I sit here, staring at a blank page, trying to come up with something to write about. I like math, it should be easy to talk about, right? I’m going to be a teacher; it should be easy to connect to real life, right? Why is this so hard? Then I realized, it’s hard because I’m forcing it. Let’s stop forcing it. Let’s stop forcing kids to do math, let’s engage them in math instead. Let’s reinvent math, let’s do it together, and let’s start now!
A Little Story….
So, 3 and a half years ago my husband and I fostered an abused, adorable puppy from a local pound. She is an amazing dog; she is good with C, she stays in the yard, she is a good listener. But nobody is perfect, right? Libby angry poops. Yup, you read that right. When we leave her for too long, she angry poops (or pees) in the house. Our brand new, built in 2013, house. It doesn’t matter if we make sure she goes before we leave her, she saves it as our punishment for leaving. Disgusted, I pulled out her old wire kennel from the corner of the garage and set it up in the living room. It needed to be cleaned after sitting in the garage for 3 years. I took the vacuum to it, but it wasn’t enough. I pulled out one of C’s wipes (if you didn’t already know, the uses for baby wipes are endless) and began cleaning each wire rectangle. It was a long process. There were a lot of wire rectangles. Would I ever finish? When? How many rectangles are there?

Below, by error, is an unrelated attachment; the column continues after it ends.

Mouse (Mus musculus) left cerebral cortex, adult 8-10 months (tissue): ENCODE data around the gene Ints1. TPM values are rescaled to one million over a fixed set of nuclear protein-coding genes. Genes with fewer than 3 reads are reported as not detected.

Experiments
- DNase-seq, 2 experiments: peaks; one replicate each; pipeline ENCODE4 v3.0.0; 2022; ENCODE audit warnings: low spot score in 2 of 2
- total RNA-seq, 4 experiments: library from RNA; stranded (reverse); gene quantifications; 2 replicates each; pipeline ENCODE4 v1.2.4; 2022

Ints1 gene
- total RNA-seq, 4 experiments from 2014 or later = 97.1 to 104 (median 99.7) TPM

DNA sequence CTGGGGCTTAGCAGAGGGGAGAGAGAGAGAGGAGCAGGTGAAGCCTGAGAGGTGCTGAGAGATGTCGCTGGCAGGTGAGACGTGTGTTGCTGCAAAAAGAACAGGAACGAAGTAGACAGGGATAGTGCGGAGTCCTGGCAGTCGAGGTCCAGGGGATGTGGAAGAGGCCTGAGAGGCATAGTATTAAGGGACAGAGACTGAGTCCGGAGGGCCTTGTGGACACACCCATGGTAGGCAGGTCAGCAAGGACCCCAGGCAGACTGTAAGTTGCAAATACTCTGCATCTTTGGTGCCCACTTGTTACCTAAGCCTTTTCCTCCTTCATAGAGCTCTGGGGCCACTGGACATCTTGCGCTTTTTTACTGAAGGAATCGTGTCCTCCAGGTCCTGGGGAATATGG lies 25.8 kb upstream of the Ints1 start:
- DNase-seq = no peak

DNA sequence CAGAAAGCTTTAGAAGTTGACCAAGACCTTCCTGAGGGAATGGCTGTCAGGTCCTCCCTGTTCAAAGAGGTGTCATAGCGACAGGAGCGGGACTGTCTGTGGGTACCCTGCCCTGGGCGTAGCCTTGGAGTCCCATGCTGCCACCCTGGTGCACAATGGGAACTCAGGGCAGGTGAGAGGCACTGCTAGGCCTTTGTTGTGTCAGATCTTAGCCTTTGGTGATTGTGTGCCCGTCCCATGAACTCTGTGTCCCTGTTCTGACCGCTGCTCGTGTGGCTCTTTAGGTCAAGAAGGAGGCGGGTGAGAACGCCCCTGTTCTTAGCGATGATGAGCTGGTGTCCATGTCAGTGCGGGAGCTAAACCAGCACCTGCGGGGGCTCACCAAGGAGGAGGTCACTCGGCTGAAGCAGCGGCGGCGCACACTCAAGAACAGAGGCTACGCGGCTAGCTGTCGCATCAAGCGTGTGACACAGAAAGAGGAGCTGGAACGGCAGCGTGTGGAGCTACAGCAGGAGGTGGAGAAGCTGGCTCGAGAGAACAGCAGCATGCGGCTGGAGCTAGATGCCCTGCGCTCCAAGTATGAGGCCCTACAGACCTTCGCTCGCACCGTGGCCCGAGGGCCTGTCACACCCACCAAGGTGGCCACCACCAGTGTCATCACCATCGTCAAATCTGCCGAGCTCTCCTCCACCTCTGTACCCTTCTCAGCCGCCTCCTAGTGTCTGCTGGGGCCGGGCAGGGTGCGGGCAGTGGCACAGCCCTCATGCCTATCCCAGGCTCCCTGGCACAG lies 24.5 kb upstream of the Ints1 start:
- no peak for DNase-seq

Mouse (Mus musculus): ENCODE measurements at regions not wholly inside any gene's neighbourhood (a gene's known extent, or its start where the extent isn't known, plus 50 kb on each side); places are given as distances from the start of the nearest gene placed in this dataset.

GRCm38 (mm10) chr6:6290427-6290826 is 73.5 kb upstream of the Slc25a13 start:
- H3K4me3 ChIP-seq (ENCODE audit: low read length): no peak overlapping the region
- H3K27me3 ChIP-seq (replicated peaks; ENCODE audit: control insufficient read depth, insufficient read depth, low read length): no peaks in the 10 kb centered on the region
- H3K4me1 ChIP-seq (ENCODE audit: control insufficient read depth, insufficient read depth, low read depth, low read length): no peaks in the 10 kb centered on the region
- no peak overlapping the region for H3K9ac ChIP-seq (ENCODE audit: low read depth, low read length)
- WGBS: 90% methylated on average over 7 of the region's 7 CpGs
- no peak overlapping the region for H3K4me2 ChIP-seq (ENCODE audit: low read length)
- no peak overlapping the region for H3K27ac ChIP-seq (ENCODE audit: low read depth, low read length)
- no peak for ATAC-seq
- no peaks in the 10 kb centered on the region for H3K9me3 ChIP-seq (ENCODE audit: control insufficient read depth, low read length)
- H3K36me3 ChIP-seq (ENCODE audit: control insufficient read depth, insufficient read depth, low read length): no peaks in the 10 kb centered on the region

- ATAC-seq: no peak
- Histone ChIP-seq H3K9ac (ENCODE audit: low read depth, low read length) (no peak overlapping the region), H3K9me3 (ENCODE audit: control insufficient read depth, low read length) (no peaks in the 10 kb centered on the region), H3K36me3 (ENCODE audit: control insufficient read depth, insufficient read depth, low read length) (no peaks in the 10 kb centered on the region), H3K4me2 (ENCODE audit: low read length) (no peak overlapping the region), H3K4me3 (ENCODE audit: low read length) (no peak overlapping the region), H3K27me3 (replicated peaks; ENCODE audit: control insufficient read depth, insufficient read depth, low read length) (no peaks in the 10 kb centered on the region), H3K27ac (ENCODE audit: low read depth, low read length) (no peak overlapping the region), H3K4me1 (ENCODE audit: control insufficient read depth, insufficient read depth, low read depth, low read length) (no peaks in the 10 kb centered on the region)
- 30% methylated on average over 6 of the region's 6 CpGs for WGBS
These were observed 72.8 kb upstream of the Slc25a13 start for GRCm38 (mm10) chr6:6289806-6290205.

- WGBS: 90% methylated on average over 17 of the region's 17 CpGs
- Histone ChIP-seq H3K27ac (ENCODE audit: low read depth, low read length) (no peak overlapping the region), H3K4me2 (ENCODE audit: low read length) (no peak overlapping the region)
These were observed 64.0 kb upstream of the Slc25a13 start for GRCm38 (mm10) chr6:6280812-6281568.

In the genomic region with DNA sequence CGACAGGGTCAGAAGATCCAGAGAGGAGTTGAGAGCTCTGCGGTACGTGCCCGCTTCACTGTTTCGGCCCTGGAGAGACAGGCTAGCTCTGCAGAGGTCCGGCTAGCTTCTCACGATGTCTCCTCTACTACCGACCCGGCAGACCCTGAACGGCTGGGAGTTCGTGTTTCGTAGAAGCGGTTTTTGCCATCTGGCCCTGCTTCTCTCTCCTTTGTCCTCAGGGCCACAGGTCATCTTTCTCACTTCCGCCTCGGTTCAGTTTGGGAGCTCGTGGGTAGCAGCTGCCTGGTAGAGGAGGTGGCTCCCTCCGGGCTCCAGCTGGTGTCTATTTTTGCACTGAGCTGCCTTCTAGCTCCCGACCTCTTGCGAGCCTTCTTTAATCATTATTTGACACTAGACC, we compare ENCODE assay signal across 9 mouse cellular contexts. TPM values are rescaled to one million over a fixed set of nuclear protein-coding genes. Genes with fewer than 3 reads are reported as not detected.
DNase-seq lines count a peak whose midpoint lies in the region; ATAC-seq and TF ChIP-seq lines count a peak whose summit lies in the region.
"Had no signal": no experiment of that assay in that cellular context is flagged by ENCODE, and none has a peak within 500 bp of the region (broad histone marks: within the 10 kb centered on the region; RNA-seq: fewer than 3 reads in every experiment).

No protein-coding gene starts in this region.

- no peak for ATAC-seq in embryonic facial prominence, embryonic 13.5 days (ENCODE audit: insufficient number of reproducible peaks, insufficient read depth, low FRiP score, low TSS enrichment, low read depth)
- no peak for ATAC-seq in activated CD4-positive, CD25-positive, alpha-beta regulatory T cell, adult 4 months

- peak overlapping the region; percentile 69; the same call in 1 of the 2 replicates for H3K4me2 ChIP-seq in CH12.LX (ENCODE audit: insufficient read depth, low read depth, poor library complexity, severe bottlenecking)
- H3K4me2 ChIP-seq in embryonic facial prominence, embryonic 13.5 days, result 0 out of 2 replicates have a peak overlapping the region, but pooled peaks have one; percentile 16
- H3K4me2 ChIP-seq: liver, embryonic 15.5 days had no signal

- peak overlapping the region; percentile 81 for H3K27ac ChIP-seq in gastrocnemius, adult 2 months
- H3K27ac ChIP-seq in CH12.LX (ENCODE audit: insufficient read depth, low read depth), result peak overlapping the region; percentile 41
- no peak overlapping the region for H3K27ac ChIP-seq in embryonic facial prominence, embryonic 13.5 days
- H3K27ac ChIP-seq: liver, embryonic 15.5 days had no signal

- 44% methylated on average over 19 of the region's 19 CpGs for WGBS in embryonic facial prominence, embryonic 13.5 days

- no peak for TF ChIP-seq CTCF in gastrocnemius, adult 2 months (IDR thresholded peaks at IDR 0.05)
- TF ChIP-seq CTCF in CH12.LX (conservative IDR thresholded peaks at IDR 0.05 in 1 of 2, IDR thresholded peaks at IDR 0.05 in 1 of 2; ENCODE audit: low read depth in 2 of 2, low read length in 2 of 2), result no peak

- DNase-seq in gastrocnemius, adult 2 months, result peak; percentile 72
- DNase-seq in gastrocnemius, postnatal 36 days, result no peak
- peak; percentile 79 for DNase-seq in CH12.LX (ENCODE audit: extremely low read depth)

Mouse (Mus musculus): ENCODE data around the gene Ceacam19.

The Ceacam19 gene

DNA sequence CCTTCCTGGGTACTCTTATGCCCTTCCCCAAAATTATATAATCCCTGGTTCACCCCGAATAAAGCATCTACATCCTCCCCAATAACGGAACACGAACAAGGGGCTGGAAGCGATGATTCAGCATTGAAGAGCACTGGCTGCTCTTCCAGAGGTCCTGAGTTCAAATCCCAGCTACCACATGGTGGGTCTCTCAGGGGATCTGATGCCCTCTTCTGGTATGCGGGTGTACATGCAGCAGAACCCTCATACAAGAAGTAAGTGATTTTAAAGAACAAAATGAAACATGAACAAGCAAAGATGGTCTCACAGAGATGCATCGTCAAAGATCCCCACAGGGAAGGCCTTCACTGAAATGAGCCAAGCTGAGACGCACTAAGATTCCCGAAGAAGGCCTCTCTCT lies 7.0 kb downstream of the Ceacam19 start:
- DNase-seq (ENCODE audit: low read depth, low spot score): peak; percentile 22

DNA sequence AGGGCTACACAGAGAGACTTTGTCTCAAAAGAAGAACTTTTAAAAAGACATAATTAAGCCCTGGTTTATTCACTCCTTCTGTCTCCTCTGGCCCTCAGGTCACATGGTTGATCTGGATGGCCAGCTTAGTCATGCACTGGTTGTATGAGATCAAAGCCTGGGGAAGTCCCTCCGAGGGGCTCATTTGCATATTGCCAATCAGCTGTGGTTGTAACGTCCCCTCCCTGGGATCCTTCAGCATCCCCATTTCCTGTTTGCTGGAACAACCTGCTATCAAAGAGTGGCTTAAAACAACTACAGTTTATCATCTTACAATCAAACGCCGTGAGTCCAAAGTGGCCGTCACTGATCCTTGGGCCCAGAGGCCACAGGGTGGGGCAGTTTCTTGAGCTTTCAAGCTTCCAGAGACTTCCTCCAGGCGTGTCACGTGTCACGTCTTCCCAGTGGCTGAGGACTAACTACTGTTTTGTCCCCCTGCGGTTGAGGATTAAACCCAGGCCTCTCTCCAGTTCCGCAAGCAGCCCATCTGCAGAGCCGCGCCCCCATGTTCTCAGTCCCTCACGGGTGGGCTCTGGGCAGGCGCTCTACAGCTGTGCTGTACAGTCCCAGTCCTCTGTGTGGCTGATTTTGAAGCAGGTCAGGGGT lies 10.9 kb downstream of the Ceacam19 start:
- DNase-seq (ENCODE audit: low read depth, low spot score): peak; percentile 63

Maybe you already get where I’m going here. This is the perfect situation to talk to students about multiplication. Here I have a multiplication table all set up. Better than that, we can talk about perimeter and surface area, we can cover it all! If you really wanted to get into, I could take a video of me washing each individual rectangle. We could watch the painfully slow, boring process until students beg to know when it’s going to be over. That’s when you hit them with it, “I don’t know, why don’t you figure out how long it will take?” I got this idea from ___ who took a video of a bucket slowly being filled and made his students watch it until they begged to know when it would be over, genius! Check out his TED Talk below.
Estimation can be difficult process. It’s takes a deep understanding of operations, but it’s also an incredibly useful skill. Over the weekend I visited Americano Central, a Mexican market in Minneapolis. If you haven’t been there, I highly recommend it, the food is amazing. On the opposite side of the street is a Mexican grocery store with a beautiful mosaic wall. Take a look!
This would be a great estimation challenge for students. You could use their already amazing multiplication skills from the dog kennel story to challenge them. How could you divide up the wall? About how many pieces fit in each of your created segments? Ask each student to come up with an answer (and a valid justification) and submit their answers. Take a class poll and see what they think. In the end, we don’t know EXACTLY how many mosaic pieces are in the wall, welcome to real life, kids!
Those are just 2, really quick examples of how every day things use some serious math. So, don’t force students to use math, help them to realize just how useful math is!